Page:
Monday, October 31, 1864

HDQRS. MILITARY DIVISION OF THE MISSISSIPPI, In the Field, Rome, Ga., October 31, 1864.
General EASTON, Atlanta, Ga.:
Make arrangements to move the Twenty-Third Corps, General Schofield’s, from Resaca to Nashville in cars empty.
W.T. SHERMAN, Major-General

I want to prepare to leave Atlanta as soon as possible.

ATLANTA, October 31, 1864.
Major-General SHERMAN:
Your dispatch received. It will take more than one-half the available cars between here and Chattanooga to move the Twenty- Third Corps. The removal of stores to the rear will have to stop in a great measures. The railroad has been open but two days. Much has been done, but there is still more to do than can be done in seven days, with the usual rate of accidents. If the Twenty-Third Corps move by cars it will take eleven days to complete everything. We still require some hundreds of cars of stores to complete your supplies and outfit. Under the circumstances, shall cars be sent at once to move the Twenty-Third Corps? Answer.
L. C. EASTON. A. BECKWITH.

HDQRS. MILITARY DIVISION OF THE MISSISSIPPI, In the Field, Rome, Ga., October 31, 1864.
General EASTON, Chief Quartermaster, Atlanta, Ga.:
Your telegram received. All must move in four of five days. What supplies can’t be got we must do without, and what material can’t be moved will be destroyed. Cars should be sent General Schofield from the north. Will draw clothing at Atlanta.
W. T. SHERMAN, Major-General.

HDQRS. MILITARY DIVISION OF THE MISSISSIPPI, In the Field, Rome, Ga., October 31, 1864.
General EASTON, Atlanta, Ga.:
It is important that you give all force possible to the preparations for the move as directed, as it may be that we depart before you can complete them, even with the greatest haste. The general desires great activity both from you and Colonel Beckwith.
L. M. DAYTON, Aide-de-Camp.

HDQRS. MILITARY DIVISION OF THE MISSISSIPPI, In the Field, Rome, Ga., October 31, 1864.
Colonel BECKWITH, Atlanta, Ga.:
Push the matters of preparations as much as possible; it may become necessary to move before they are completed.
L. M. DAYTON, Aide-de-Camp.

HDQRS. MILITARY DIVISION OF THE MISSISSIPPI, In the Field, Rome, Ga., October 31, 1864.
General ROSECRANS, Warrensburg, Mo.:
General Thompson, in Tennessee, will want those troops as soon as possible. Winslow’s cavalry will be also needed at Memphis far more than in Missouri, where guerrillas should be looked after by the people themselves. We cannot afford to maintain armies to protect people against guerrillas. I want Winslow at Memphis as soon as possible, to operate against the flank of the enemy’s communications.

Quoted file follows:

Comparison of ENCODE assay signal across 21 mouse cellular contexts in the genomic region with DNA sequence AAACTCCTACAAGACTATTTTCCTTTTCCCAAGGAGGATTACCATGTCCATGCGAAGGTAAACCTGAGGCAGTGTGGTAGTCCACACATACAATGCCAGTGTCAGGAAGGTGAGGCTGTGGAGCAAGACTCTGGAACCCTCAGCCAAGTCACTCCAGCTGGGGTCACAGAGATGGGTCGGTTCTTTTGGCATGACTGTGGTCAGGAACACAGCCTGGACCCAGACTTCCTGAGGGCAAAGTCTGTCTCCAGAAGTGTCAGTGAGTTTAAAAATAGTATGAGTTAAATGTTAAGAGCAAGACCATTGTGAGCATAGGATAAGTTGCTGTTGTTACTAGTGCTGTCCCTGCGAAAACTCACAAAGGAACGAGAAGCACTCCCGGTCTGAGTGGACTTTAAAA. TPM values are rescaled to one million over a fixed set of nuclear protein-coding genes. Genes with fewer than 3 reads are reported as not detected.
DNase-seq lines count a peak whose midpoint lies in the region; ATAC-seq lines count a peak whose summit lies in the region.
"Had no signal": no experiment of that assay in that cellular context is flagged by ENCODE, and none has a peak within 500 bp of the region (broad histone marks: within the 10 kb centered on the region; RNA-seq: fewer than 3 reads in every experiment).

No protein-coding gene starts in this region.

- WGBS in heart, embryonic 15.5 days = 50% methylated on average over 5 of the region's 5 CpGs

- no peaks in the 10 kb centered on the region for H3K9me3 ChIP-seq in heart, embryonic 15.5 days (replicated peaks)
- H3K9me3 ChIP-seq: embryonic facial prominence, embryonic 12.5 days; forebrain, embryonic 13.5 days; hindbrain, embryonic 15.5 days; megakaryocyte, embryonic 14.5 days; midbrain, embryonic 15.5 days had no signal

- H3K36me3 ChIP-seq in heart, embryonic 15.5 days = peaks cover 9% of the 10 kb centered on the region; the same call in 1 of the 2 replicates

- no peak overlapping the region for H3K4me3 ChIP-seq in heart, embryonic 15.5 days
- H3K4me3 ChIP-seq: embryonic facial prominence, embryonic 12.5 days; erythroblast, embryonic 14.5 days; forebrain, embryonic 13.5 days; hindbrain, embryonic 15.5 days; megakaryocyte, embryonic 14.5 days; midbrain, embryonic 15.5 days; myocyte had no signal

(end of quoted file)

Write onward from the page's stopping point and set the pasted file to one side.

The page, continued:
W. T. SHERMAN, Major-General.

WARRENSBURG, MO., October 31, 1864. 9:30 p.m.
Major General W. T. SHERMAN, Rome, Ga.:
Smith’s troops will be forwarded as soon as possible, but in will take them five days to reach the Missouri River, and at least five more to reach the Mississippi. Winslow’s cavalry are in pursuit of Price, near the southwest corner of the State, and will be dismounted; horses worn out. Ask General Halleck to order the Cavalry Bureau to provide a remount at Saint Louis.

The reason why it takes so much time to go from the Missouri River to the Mississippi River is that the river is so low that the troops have to be disembarked at nearly every shoal and march around them. For example, a very light-draft boat, loaded with commissary stores, took two days and a half to come from Hermann to Jefferson City.
W. S. ROSECRANS, Major-General

NASHVILLE, TENN., October 31, 1864. 9:30 a.m.
Major General W. T. SHERMAN, Rome, Ga.:
General Croxton reports that the enemy has crossed the Tennessee River four miles above Florence. He reports also that he was unable to prevent the enemy crossing, but will resist their farther progress as long as possible. I have ordered General Hatch to move to Lawrenceburg, between Hood and Columbia, and to co-operate with General Croxton in resisting the enemy’s progress. I have also ordered Stanley’s corps to Pulaski to hold that place. Can you send me Schofield to take post at Columbia at once? I make this application because the force at Chattanooga is not sufficiently large or well organized to do more than defend that place.
GEO. H. THOMAS, Major-General, Commanding